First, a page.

A further important aspect affecting the assessment of an SRC is the uprooting and its transformation to arable land, which may result in increased mineralisation of root residues and CO2 production [22]. The longevity of SRC of 20 and more years, however, explains why this final phase of re-conversion has not been fully assessed in terms of environmental pollution. Also, the harvest of above-ground biomass at the end of each rotation can have an impact on the remaining biomass of roots and on the microbiological activity in the rhizosphere [23]. A decay of roots may be linked with an increase in CO2 emissions after harvest of the above-ground biomass, but there is only little knowledge on these below-ground processes.

In this study, which is a follow-up to Balasus et al. [16], GHG emissions and NO3 leaching have been measured over multiple harvest rotations in order to fill knowledge gaps and to give new and comprehensive information about the sustainability of SRC. The overall questions are whether the negative environmental effects like N leaching and greenhouse gas emission are enhanced by N fertilisation and how these effects are related to tree age with increasing number of rotation periods and to cycles of organic matter decomposition and tree growth after each harvesting event. For both, GHG emissions (CO2, N2O) and NO3 leaching, mixed effect models were established in order to clarify the relevance of driving forces for these environmental effects and to support the assessment of biomass production by SRC.

Materials and Methods

Study Site

The study was performed between April 2008 and December 2012 on a new experimental field at the Leibniz Institute for Agricultural Engineering and Bioeconomy (ATB) in Potsdam, Germany (52.437358° N, 13.017322° E) at an altitude of 35 m above sea level. The landscape and the soil of the Potsdam region belong to the top moraine and were formed during the last glacial period 20,000 to 14,000 years ago [24]. According to the World Reference Base for Soil Resources (WRB), the soil can be classified as a Gleyic Cambisol, which is representative for the Northeastern region of Germany. According to the German Weather Service (DWD), in the long term between the years 1995 and 2009, the mean air temperature was 9.6 °C (± 0.7 °C) and the mean annual precipitation rate was 599 mm (± 130 mm).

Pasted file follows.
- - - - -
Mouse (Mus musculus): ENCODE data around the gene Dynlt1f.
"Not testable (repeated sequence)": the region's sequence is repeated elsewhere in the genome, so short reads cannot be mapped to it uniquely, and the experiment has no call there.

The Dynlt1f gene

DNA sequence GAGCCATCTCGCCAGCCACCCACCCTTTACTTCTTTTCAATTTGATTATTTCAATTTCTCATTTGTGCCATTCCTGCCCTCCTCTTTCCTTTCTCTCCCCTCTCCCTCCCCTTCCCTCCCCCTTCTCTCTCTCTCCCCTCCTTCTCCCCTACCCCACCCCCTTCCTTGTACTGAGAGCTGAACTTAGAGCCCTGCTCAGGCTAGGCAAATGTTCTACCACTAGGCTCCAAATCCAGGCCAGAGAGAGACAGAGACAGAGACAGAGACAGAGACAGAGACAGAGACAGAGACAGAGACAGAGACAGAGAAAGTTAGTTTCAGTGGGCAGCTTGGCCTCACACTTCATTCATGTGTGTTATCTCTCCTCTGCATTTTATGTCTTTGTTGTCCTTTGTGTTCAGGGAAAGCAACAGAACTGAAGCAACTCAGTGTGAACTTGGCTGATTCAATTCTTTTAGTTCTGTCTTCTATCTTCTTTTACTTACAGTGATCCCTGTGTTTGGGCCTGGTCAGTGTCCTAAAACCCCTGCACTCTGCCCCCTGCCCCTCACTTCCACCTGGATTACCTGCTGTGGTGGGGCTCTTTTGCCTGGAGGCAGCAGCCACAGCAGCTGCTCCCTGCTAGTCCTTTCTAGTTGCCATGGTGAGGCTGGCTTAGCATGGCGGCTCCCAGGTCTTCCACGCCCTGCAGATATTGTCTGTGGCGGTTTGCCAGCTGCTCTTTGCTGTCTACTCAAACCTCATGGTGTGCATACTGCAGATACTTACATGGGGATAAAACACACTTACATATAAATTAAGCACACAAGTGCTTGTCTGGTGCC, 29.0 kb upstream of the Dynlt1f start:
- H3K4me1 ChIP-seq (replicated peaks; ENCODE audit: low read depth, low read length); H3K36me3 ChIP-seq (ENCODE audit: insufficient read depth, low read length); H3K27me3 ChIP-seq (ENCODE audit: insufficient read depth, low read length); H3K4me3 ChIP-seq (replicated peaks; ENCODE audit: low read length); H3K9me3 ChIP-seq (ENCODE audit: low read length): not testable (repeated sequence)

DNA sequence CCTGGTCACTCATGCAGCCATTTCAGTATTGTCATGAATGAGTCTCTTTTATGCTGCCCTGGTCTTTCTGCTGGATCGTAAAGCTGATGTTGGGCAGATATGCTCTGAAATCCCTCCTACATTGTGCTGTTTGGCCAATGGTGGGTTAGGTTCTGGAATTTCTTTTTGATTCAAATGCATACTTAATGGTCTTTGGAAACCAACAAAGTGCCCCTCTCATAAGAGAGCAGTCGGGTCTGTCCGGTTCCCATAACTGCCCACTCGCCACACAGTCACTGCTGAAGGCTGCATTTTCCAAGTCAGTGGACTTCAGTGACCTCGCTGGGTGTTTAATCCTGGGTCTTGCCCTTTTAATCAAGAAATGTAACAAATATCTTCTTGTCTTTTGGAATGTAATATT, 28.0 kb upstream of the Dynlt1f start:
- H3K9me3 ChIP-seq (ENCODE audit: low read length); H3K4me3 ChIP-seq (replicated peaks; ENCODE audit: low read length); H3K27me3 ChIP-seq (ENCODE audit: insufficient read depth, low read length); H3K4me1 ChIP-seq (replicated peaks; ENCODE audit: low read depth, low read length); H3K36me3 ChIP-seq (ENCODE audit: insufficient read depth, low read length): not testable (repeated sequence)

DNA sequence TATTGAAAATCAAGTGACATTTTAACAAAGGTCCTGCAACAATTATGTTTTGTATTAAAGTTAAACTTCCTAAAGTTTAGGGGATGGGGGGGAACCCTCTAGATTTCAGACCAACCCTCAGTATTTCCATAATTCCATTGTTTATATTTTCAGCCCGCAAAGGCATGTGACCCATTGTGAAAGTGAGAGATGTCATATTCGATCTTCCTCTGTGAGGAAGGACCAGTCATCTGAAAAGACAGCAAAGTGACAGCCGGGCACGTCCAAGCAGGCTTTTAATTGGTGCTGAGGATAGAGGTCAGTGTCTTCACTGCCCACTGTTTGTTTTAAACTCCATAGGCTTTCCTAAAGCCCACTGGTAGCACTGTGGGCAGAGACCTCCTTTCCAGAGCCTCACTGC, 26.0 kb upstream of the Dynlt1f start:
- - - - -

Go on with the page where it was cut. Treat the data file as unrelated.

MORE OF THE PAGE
Experimental Design

Biological experiments such as the growth of energy crops contain numerous sources of variability, which have to be taken into account. This is particularly true for perennial SRC with a larger scale and a longer duration of experimental plots compared to annual crops [25]. In order to minimise the spatial heterogeneity of the soil, a soil conductivity map was prepared for the experimental field (EM-38 electromagnetic soil conductivity meter). Thereby, homogeneous areas reflecting largely homogenous soil texture could be identified. By this way, uniform repetition blocks within the experimental area were selected. Before plot installation, annual cereals had been grown on the field with no-till management. The experimental field was established in April 2008 after an annual crop of winter rye had been ploughed in into a soil depth of 20 cm. Cuttings of poplar Populus maximovizcii x P. nigra (clone Max 4) were set on 24 and 25 April 2008 with a plant density of 11,000 per hectare. As shown in Fig. 1, a randomised, block design was established in a plot of 1800 m2. The whole plot had four blocks that were split into five subplots (9 m × 10 m) resulting in four replicates for the treatment fertilisation. Two subplots per block were not used in this study; for more details see [16].
Fig. 1

The whole plot of the SRC with poplar fertilised at three different rates (kg N ha−1 year−1)

In another SRC only 300 m away from the SRC under study, it was shown earlier that biomass yield was not affected by N fertilisation at rates higher than 75 kg N ha−1 year−1 [26]. Therefore, in this SRC, the maximum fertilisation rate was set to 75 kg N ha−1 year−1, which is considerably lower compared to studies of Adegbidi et al. [27] and Hellebrand et al. [28] with fertilisation rates of up to 150 kg N ha−1 year−1. Mineral N fertiliser was added manually to the subplots as calcium ammonium nitrate (mixture of NH4NO3 and CaCO3 with a mass N:CaCO3 ratio of 1:1) at rates of 0, 50 and 75 kg N ha−1 year−1. Sites for gas measurements were fertilised separately with an equivalent and exact amount of calcium ammonium nitrate representing the fertilisation rates. In the first year, the N fertiliser was applied in June; in the other years, from 2009 to 2012 in April (Fig. 2). Only the high fertilisation level was applied in split doses with 50 kg and 25 kg N ha−1 year−1. Poplar stems were harvested manually with a chain saw in December 2009 and December 2011. The system boundary is given by the experimental field down to a soil depth of 0.9 m. The fate of N as NO3 leaching in seepage water and N2O gaseous emissions to the atmosphere are the focus of this study.
Fig. 2